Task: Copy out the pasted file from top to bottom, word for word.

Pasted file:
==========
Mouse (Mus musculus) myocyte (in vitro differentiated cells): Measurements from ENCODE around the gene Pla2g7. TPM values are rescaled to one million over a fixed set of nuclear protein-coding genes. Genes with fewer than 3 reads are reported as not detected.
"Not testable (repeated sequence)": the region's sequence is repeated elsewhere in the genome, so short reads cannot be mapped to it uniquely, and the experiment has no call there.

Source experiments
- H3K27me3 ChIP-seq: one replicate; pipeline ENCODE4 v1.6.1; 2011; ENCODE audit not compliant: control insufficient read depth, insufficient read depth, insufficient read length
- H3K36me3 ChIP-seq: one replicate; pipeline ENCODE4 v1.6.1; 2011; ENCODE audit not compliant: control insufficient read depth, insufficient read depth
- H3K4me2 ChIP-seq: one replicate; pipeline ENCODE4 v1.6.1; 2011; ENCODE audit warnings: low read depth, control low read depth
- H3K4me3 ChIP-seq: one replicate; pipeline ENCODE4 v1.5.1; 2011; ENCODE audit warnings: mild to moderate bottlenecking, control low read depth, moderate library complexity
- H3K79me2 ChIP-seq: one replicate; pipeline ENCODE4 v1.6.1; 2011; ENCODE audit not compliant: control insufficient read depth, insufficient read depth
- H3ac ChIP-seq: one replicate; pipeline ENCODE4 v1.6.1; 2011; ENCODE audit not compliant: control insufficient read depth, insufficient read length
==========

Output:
Mouse (Mus musculus) myocyte (in vitro differentiated cells): Measurements from ENCODE around the gene Pla2g7. TPM values are rescaled to one million over a fixed set of nuclear protein-coding genes. Genes with fewer than 3 reads are reported as not detected.
"Not testable (repeated sequence)": the region's sequence is repeated elsewhere in the genome, so short reads cannot be mapped to it uniquely, and the experiment has no call there.

Source experiments
- H3K27me3 ChIP-seq: one replicate; pipeline ENCODE4 v1.6.1; 2011; ENCODE audit not compliant: control insufficient read depth, insufficient read depth, insufficient read length
- H3K36me3 ChIP-seq: one replicate; pipeline ENCODE4 v1.6.1; 2011; ENCODE audit not compliant: control insufficient read depth, insufficient read depth
- H3K4me2 ChIP-seq: one replicate; pipeline ENCODE4 v1.6.1; 2011; ENCODE audit warnings: low read depth, control low read depth
- H3K4me3 ChIP-seq: one replicate; pipeline ENCODE4 v1.5.1; 2011; ENCODE audit warnings: mild to moderate bottlenecking, control low read depth, moderate library complexity
- H3K79me2 ChIP-seq: one replicate; pipeline ENCODE4 v1.6.1; 2011; ENCODE audit not compliant: control insufficient read depth, insufficient read depth
- H3ac ChIP-seq: one replicate; pipeline ENCODE4 v1.6.1; 2011; ENCODE audit not compliant: control insufficient read depth, insufficient read length